Living in Emergency: Stories of Doctors Without Borders
Directed by Mark Kaplan
Produced by Mark Kaplan, Naisola Grimwood, and Daniel Holton-Roth
Red Floor Pictures
Living in Emergency, which will be in U.S. theaters on April 17, tells the stories of four developed world physicians who have worked on Médecins Sans Frontières / Doctors Without Borders (MSF) aid missions in Congo and Liberia. The documentary feature offers a somewhat confused but still fairly engaging look at MSF's work in these war-torn nations. Of course, the film is an advertisement for MSF, but it is admirably frank about tensions between foreign and local staff, the stress of confronting widespread suffering in dangerous areas, and the despair that critical resource shortages can cause. The film even offers some insights on foreign aid work. But it mostly ignores MSF's local staff, and completely ignores its nurses and logistics officers, all of whom play key roles in the Nobel Prize-winning group's work. Although nurses are the most numerous MSF health professionals, this film is almost entirely about physicians, who do virtually all of the talking and acting. Viewers learn what the physicians do, what they think, and how they feel. Other MSF staff may flit across the screen, unidentified, but they are portrayed as peripheral to the stories that matter: those of the casually heroic physicians who provide all meaningful care to these populations in great need. In the end, the distorted film's treatment of emergency aid mirrors that of MSF's name: it's a physician thing.
Living in Emergency has received a good deal of attention. It will have a theatrical release April 17, 2010 in the United States, but it was already screened simultaneously in hundreds of theaters across the nation in December 2009 as part of a special New York-based event that featured the ABC News "20/20" anchor Elizabeth Vargas and some of those involved with the film. The film was short-listed for 2010 Oscar consideration, but did not ultimately receive an Oscar nomination.
The film is structured around the largely distinct stories of the four physicians, though two of the stories do intersect for a time. The film weaves its stories together with extensive voiceovers from the physicians, and by following their interactions with other aid workers and patients. The physicians make clear that the work is rewarding but also maddening; some of them seem to spend considerable time pondering how long they can stand to continue doing it.
Tom Krueger is an unassuming, thoughtful surgeon who has practiced for 20 years in Tennessee, but who has grown tired of the "big business" of the U.S. health care system. He seems to be looking for a new way to contribute and a new adventure. He finds it. His first MSF mission takes him to Liberia, where the long-running civil war ended in 2003. His segment shows how he copes with the new environment in Monrovia, where his decisions in a setting with few resources can have especially grave consequences. Krueger displays an unusual level of understanding when he notes that helping others helps him, so it is in a sense still "selfish." In the end he seems to bear up pretty well, as the film epilogue notes that he went on to MSF missions in Darfur, Nigeria, and Sri Lanka. Krueger appeared at the live New York screening of the film in December 2009.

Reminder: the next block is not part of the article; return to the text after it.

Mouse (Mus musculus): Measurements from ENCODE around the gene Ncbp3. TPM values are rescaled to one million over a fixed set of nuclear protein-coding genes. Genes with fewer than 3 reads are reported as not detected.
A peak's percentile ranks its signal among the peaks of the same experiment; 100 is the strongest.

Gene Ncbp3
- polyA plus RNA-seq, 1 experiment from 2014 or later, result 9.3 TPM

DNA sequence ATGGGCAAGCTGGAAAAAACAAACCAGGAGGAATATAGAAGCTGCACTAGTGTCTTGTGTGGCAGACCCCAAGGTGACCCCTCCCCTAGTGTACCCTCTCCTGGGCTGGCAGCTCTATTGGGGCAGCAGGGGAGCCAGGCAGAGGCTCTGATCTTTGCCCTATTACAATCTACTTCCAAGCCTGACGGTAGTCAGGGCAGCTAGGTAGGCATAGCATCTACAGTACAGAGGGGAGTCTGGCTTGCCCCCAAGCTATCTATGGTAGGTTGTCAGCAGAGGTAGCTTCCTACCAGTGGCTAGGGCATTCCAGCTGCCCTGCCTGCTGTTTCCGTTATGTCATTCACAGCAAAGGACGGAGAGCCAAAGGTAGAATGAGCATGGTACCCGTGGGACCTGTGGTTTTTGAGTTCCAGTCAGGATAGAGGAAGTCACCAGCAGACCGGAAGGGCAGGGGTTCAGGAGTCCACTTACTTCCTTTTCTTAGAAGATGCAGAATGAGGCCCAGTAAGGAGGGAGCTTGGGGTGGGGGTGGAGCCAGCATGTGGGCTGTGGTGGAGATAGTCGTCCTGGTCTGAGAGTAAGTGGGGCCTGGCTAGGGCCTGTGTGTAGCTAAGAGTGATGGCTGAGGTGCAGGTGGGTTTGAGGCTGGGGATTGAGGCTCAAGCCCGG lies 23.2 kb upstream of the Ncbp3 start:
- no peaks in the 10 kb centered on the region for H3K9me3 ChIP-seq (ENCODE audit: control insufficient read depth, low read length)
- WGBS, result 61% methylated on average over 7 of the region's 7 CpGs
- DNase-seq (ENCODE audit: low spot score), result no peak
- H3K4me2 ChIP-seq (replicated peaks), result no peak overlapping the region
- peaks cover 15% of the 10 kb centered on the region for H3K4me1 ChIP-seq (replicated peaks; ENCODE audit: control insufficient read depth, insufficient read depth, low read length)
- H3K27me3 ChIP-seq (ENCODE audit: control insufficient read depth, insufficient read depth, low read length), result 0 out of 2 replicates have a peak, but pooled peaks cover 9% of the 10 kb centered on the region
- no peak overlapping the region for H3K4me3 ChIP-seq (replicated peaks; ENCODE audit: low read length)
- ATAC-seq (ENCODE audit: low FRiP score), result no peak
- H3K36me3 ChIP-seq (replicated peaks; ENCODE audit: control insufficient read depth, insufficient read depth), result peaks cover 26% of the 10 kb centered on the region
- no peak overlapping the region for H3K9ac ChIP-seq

At the other end of the spectrum seems to be the Australian Chris Brasher, an MSF veteran who has been away from his home nation so long that he considers himself to be "homeless." Brasher began to feel burned out working in sometimes apocalyptic conditions while in Liberia in 2003. The film finds him in Congo. There, the articulate physician muses at length on issues like why people go on the missions in the first place (e.g., to run away from home), and how he prefers helping poor people who care about each other to helping well-off people who don't. Still, the epilogue notes that Brasher ended up practicing in Paris; no word on how much the Parisians care for each other.
Another MSF veteran is Kiara Lepora, an Italian physician who serves as MSF's head of mission in Monrovia. The film mostly shows her trying to manage problems with the local and international staff. At one point, she tries to mollify a Liberian MSF physician who, though not a young man, says he is tired of being treated like a "boy" by the international staff. We also see Lepora meeting with the Liberian Minister of Health (a physician). Lepora offers observations about the work, for instance noting that people need to have a lot of sex on MSF missions because they face so much death. When it is time for her to leave Monrovia, there is a farewell event, at which one local staffer notes that the aid group is not about individuals, and all the expatriates eventually leave, so it's best not to get too attached to them.
One local who does not seem to be in danger of getting too attached is the sole nurse identified in the film. She is a "head nurse" who speaks up at a large farewell gathering for Lepora not so much to thank her as to complain bitterly that she was not consulted about who would replace her as head nurse. The film never explains this--why she is being replaced, or why she would expect to weigh in on her own replacement, which would seem to be an unusual thing. So the audience is left with this awkward scene as the only one in which a clearly identified nurse has done anything in the whole film. In any case, the epilogue says that Lepora was later promoted to "Emergency Coordinator," whatever that means, and that she went on to establish MSF's mission in Somalia.